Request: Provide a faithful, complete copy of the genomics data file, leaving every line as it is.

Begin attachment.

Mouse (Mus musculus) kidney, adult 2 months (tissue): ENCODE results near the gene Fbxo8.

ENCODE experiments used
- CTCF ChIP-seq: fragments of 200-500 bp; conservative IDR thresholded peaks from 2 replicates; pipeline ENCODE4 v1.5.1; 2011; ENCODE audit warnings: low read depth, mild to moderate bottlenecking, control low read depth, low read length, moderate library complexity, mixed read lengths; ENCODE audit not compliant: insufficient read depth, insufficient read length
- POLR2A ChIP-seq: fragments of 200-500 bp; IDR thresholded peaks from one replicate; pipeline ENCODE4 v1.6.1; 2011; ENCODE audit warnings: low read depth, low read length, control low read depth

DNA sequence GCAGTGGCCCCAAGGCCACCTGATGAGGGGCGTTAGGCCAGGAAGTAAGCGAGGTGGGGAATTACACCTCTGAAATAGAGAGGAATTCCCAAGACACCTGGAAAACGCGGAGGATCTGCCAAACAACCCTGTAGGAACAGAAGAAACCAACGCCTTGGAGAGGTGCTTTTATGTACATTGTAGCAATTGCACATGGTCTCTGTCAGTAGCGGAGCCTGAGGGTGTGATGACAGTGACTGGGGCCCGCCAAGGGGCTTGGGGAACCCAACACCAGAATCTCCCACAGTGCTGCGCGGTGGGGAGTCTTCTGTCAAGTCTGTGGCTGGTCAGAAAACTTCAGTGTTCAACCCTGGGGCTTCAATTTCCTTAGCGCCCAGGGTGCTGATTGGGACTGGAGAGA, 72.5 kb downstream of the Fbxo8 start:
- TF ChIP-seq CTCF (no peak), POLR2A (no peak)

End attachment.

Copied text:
Mouse (Mus musculus) kidney, adult 2 months (tissue): ENCODE results near the gene Fbxo8.

ENCODE experiments used
- CTCF ChIP-seq: fragments of 200-500 bp; conservative IDR thresholded peaks from 2 replicates; pipeline ENCODE4 v1.5.1; 2011; ENCODE audit warnings: low read depth, mild to moderate bottlenecking, control low read depth, low read length, moderate library complexity, mixed read lengths; ENCODE audit not compliant: insufficient read depth, insufficient read length
- POLR2A ChIP-seq: fragments of 200-500 bp; IDR thresholded peaks from one replicate; pipeline ENCODE4 v1.6.1; 2011; ENCODE audit warnings: low read depth, low read length, control low read depth

DNA sequence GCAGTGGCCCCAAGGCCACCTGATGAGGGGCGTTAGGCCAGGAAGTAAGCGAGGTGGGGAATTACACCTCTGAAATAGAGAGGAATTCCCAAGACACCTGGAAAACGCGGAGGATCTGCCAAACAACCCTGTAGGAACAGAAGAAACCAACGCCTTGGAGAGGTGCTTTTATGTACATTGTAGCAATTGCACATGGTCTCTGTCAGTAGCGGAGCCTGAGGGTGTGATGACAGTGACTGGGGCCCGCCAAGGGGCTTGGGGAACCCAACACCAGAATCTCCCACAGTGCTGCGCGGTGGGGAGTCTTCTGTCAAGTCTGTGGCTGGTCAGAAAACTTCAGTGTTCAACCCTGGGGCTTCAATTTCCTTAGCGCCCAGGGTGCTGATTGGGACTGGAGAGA, 72.5 kb downstream of the Fbxo8 start:
- TF ChIP-seq CTCF (no peak), POLR2A (no peak)